Reece M. Krantz ’16
8.5 out of 10
Simulation isn’t the acme of “Armed Assault 3”, better known as ARMA,it’s the scale.
Hundreds of miles of open island to roam and explore this in military sandbox dominates the requisites of other sandbox titles of the genre.
“ARMA” defines the meaning of large-scale military conflicts, and it does so with a certain grace and immersion providing an impossibly stunning experience.
“ARMA 3” is the third installation in the series of the military-simulation shooters and delivers vast improvements on the previous installments.
The islands themselves are based off the Greek islands Stratis and Lemnos, each almost perfectly modeled with a history of its own.
A key aspect of the “ARMA” franchise is its powerful editor, allowing you freedom of making your own missions on the games largest map Altis, a 270 kilometer-squared island with a multitude of different and unique environments.
The editor allows you to place any unit in the game, anywhere on the vast island. Setting up massive battles against BLUFOR and OPFOR can be a literal blast as you set up tanks, helicopters, jets and infantry and watch them intelligently battle it out in your desired location.
One of the most unique environments is the underwater portion of the vibrant oceans that naturally surround the two main islands.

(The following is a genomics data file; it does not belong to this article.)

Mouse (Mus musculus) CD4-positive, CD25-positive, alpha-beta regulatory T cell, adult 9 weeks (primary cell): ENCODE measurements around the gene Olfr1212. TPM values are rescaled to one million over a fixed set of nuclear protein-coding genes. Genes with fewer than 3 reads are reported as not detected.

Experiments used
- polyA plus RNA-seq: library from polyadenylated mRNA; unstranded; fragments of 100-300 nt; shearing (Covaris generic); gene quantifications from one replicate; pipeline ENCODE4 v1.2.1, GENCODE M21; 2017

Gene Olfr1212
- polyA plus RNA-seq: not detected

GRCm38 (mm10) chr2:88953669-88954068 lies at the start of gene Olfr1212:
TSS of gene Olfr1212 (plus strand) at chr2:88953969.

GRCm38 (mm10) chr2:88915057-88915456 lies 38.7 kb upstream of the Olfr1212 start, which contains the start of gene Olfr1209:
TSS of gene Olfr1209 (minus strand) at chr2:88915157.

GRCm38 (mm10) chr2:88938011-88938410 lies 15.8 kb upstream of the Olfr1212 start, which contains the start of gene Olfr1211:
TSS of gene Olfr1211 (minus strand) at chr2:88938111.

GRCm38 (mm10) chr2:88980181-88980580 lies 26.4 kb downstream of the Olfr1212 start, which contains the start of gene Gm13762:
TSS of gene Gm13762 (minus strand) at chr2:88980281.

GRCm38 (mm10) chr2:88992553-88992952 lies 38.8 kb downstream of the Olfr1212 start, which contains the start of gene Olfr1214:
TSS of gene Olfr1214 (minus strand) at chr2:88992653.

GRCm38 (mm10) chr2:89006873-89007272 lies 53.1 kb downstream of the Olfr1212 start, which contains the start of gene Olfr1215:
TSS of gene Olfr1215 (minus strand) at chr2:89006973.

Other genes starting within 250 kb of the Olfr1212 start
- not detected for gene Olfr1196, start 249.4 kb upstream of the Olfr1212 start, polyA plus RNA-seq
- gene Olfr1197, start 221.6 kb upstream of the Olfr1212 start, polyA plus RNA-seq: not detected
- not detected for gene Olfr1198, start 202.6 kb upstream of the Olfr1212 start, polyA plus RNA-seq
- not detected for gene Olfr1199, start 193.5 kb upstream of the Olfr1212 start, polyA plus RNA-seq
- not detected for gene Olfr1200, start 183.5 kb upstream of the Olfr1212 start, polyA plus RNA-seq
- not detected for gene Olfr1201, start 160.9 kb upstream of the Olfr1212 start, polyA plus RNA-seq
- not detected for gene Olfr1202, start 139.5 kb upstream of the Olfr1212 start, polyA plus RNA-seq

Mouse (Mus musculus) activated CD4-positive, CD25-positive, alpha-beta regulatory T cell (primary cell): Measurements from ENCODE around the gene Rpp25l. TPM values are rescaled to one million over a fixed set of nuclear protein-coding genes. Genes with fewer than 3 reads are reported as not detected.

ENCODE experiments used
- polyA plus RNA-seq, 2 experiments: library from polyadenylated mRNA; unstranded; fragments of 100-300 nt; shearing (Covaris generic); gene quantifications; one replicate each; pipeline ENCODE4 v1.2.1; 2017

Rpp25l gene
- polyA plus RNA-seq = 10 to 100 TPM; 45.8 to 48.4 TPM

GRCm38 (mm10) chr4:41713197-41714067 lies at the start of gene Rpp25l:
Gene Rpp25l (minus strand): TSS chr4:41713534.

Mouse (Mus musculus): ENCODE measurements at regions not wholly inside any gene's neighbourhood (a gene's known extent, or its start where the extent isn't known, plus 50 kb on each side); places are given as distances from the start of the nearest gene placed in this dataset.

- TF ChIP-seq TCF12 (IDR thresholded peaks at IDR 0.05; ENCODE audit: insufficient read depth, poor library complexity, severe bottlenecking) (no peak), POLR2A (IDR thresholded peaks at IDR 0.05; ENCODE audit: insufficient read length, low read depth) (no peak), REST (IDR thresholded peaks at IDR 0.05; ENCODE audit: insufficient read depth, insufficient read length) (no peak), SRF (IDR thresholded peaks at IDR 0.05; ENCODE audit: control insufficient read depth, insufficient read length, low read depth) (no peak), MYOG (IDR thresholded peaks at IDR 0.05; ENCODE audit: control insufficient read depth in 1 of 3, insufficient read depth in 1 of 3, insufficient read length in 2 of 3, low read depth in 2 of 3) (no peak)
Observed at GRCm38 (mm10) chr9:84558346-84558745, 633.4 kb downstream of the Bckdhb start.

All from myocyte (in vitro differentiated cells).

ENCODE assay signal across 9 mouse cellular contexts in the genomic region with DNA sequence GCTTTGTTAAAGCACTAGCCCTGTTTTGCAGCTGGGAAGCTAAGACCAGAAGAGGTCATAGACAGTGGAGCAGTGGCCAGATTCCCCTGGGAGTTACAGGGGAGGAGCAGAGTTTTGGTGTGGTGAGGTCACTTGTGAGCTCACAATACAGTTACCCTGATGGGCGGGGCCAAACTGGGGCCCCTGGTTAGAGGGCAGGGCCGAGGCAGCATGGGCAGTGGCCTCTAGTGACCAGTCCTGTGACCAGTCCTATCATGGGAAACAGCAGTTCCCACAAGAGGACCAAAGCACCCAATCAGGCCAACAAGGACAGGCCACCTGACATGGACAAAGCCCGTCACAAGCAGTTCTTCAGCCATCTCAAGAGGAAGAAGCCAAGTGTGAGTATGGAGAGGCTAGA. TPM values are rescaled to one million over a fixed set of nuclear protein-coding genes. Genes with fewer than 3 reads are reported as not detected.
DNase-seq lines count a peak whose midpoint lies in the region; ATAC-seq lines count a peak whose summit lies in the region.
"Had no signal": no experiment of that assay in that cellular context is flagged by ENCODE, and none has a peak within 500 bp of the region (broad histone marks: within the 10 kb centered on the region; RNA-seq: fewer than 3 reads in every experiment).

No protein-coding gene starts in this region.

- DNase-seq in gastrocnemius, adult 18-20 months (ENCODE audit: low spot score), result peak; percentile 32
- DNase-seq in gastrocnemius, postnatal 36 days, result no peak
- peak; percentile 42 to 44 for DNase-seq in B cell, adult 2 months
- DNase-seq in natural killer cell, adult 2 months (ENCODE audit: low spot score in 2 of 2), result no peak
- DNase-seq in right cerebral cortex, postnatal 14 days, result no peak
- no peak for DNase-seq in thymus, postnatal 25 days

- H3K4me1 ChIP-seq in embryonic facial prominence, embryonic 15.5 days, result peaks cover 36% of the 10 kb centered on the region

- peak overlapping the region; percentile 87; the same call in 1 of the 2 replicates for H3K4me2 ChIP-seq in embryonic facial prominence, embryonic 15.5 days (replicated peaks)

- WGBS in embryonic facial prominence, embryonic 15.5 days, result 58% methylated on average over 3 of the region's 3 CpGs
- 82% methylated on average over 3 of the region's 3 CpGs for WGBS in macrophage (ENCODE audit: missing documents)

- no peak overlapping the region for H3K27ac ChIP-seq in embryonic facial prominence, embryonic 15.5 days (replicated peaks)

The ocean floor is completely full of life; coral reefs and submerged boats make for a great place to explore as a simple diversion.
The amount of content available is astonishing, though less a is what available in previous games.
As previously emphasized, this game is huge and this means it needs a powerful machine to run it smoothly.
My computer is equipped with: Intel i7 3770k 3.5Ghz quad-core processor, AMD Radeon 7970 with 3Gigabytes of VRAM and 16Gigabytes of RAM
This should be a little overkill for any modern title.
On Ultra graphics setting at 1080p resolution it preformed at a less-than-desirable 40-60 frames per second and often dipped lower when a larger battle broke out.
This is understandable as the game renders the entirety of the 270 km islands and all of its functions simultaneously.
Which is an incredible feat when you look at the games graphics.
It even renders in realtime the shadows of seemingly pointless bees and butterflies as they fly around, creating a remarkable atmosphere of a living and breathing world.
Texture quality is stunning as well. The fabric of your military drabs look like heavy cloth and your helmets look tough and heavy.
Along with the graphics, animation is a huge improvement from any other simulator.
The animations are smooth yet responsive. They look and feel organic as you move from house to house or run across an open field.
“ARMA” takes advantage of the games engine and incorporates realistic bullet drop, causing your shots to fall parabolically due to earths gravity, meaning you’ll have to adjust for the drop to land your long shot.